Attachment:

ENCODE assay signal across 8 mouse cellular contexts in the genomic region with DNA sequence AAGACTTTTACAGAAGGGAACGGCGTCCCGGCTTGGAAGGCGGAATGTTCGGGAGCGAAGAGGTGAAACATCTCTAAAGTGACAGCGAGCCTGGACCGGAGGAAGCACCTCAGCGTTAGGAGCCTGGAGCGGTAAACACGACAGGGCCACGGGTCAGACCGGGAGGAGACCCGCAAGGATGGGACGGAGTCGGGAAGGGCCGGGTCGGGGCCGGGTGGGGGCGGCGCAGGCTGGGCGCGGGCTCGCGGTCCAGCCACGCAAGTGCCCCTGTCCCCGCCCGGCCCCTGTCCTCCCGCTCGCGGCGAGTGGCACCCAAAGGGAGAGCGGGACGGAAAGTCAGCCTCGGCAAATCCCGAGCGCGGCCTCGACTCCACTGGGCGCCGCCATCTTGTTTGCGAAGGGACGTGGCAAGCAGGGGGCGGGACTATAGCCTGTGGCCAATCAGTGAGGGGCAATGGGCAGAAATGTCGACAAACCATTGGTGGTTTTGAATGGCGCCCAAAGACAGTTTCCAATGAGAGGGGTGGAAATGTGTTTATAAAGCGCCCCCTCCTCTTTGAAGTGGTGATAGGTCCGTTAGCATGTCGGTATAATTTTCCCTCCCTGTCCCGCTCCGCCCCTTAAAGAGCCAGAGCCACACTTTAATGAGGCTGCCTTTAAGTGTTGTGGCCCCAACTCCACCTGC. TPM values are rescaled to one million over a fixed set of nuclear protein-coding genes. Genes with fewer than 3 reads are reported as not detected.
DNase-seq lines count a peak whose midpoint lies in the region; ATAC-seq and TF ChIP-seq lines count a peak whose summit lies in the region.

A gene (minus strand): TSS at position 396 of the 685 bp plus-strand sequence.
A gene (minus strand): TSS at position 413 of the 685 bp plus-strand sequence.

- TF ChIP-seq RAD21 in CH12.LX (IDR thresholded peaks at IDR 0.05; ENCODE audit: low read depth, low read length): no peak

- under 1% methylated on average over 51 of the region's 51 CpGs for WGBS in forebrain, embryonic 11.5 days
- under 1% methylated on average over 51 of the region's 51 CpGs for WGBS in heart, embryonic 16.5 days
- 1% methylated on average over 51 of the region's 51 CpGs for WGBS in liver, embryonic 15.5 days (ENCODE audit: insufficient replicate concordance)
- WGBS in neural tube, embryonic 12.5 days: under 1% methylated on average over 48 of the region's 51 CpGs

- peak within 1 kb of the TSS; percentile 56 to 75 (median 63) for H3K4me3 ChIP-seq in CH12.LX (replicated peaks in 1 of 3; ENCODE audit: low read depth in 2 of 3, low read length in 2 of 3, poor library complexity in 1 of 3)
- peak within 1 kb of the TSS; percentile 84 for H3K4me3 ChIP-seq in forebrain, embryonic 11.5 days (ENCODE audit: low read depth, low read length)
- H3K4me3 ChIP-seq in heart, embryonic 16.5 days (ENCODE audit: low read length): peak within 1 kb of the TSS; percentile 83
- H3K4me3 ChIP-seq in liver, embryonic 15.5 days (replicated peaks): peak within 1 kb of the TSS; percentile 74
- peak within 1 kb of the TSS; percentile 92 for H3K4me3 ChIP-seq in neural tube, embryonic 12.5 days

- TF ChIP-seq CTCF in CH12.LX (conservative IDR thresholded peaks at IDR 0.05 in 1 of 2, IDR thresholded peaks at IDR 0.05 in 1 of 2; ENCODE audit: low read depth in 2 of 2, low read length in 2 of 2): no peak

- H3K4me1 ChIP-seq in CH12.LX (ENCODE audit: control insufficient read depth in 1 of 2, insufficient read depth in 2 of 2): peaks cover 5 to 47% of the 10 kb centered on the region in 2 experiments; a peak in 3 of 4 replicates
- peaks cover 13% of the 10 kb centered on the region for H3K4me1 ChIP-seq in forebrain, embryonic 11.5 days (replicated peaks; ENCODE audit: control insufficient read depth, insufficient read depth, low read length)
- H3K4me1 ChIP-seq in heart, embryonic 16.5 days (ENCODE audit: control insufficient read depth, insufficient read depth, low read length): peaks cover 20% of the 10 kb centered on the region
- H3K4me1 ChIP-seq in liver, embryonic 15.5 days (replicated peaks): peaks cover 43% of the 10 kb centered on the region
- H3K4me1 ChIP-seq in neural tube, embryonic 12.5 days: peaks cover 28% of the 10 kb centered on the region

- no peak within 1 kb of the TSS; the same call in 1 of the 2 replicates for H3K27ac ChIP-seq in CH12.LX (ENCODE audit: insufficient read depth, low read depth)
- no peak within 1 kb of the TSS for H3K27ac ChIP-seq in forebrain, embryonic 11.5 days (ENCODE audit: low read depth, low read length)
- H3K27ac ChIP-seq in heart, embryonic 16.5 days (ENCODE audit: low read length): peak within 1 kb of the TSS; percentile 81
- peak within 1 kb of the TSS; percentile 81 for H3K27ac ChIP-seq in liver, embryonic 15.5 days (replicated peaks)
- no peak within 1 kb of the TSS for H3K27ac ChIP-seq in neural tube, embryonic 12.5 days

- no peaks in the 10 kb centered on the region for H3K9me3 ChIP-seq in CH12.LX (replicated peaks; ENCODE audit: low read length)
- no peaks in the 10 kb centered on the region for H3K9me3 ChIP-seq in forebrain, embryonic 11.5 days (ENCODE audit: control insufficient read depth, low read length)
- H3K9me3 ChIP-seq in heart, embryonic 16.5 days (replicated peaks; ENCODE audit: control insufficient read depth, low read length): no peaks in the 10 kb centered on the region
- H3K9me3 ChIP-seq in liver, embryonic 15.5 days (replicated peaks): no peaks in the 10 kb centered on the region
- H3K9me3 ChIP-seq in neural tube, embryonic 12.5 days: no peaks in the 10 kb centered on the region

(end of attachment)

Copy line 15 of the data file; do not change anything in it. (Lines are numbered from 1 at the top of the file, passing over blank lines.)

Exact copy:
- TF ChIP-seq CTCF in CH12.LX (conservative IDR thresholded peaks at IDR 0.05 in 1 of 2, IDR thresholded peaks at IDR 0.05 in 1 of 2; ENCODE audit: low read depth in 2 of 2, low read length in 2 of 2): no peak